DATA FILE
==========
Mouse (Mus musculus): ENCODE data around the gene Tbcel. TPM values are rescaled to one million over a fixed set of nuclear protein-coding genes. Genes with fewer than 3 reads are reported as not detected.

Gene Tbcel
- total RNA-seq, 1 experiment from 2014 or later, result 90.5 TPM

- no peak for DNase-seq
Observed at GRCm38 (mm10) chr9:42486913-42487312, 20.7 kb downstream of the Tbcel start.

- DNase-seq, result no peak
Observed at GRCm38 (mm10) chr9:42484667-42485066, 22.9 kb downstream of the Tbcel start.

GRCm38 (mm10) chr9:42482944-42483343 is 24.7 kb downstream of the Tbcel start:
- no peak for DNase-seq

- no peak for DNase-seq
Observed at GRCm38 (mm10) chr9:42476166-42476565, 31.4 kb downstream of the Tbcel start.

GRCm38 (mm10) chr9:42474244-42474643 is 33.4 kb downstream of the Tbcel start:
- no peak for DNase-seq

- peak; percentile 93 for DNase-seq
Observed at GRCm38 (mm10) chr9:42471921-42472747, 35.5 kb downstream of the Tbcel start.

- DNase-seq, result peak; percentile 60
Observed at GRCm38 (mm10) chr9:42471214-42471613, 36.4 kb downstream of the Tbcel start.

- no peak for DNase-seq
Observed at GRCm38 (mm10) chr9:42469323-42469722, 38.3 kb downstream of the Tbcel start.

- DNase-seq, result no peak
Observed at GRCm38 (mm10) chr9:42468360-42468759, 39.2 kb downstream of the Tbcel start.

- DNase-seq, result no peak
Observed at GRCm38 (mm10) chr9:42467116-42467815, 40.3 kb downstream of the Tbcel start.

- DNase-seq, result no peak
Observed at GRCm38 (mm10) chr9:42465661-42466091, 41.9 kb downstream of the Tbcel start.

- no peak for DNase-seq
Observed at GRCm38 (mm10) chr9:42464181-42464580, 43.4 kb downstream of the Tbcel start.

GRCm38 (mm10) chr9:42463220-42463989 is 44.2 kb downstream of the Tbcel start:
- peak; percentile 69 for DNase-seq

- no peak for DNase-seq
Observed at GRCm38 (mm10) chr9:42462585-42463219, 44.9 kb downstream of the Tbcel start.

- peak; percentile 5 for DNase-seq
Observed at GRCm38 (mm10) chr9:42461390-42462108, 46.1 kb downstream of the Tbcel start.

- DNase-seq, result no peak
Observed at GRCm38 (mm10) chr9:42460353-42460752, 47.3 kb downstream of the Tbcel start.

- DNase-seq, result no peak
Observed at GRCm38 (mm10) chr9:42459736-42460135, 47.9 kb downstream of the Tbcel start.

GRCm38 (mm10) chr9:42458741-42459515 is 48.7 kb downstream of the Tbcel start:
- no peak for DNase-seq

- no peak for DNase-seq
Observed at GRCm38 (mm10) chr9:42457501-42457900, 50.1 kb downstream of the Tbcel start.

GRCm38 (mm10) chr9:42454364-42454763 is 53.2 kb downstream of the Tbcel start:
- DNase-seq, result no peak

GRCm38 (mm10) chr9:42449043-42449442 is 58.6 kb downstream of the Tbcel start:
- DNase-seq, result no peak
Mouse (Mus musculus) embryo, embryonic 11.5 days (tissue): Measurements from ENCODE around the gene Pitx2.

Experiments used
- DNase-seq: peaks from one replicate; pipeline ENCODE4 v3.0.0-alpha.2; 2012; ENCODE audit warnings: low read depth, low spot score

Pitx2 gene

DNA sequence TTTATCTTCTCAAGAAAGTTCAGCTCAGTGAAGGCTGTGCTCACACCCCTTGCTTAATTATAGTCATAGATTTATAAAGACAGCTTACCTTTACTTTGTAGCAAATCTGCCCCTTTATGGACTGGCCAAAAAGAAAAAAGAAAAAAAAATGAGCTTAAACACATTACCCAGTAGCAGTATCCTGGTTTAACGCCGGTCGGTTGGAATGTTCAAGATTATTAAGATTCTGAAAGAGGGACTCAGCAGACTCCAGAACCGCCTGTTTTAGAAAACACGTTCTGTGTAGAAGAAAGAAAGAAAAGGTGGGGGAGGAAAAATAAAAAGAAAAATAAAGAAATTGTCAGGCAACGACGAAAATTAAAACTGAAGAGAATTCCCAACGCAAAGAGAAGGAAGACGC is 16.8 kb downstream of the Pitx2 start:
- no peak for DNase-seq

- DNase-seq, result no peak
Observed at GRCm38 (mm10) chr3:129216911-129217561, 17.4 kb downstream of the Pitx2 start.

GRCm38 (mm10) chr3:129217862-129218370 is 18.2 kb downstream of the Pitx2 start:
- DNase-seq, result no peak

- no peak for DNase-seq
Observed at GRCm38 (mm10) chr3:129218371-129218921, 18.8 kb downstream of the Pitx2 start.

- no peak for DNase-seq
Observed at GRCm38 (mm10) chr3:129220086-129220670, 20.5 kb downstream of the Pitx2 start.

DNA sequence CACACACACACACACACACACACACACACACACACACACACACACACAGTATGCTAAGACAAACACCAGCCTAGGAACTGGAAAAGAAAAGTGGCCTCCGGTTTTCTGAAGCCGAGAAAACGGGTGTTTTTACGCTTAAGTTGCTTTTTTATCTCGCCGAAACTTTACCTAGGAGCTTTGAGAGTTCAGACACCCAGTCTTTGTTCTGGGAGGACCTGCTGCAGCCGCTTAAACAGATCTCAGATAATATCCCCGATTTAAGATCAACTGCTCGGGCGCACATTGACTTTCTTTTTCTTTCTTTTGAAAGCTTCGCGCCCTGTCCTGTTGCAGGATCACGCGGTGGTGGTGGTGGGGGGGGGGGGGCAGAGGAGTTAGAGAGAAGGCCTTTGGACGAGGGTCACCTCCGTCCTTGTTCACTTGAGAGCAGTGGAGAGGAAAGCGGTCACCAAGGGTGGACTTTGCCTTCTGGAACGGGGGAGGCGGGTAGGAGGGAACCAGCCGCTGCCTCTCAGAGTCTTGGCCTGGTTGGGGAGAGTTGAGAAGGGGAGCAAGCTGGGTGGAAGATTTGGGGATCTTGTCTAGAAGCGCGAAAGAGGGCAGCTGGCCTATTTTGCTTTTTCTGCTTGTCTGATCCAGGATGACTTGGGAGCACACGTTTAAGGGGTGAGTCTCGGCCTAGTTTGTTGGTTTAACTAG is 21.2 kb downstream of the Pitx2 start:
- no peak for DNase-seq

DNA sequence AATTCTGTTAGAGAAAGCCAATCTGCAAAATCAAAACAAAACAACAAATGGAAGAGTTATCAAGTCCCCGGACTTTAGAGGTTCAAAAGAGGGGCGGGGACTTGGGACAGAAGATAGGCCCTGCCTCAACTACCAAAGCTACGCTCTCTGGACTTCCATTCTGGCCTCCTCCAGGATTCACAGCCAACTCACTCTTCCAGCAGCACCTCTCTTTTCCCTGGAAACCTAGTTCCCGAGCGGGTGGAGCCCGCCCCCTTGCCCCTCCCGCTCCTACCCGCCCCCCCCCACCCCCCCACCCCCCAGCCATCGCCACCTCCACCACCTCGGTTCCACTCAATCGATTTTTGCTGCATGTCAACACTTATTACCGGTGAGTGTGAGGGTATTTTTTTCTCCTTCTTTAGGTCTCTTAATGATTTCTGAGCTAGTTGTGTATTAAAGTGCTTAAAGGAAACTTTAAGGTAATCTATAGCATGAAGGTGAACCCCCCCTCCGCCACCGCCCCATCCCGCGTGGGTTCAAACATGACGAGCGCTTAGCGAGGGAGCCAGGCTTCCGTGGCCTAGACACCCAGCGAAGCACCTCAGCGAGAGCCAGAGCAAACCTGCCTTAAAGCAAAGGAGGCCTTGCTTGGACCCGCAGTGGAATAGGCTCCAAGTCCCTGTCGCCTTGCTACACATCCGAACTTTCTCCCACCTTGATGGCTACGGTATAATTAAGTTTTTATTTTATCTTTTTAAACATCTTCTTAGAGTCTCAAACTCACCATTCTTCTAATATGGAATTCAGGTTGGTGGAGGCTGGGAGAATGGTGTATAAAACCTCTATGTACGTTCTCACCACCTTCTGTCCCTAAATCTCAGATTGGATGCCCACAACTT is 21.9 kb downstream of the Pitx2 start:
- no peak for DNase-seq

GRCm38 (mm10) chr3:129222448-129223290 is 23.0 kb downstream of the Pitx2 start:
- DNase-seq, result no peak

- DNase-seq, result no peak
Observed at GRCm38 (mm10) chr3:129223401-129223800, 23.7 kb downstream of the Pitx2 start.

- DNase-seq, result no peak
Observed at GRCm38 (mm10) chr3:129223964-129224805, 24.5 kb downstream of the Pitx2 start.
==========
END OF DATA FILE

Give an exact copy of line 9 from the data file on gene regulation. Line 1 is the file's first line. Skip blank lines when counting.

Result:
- no peak for DNase-seq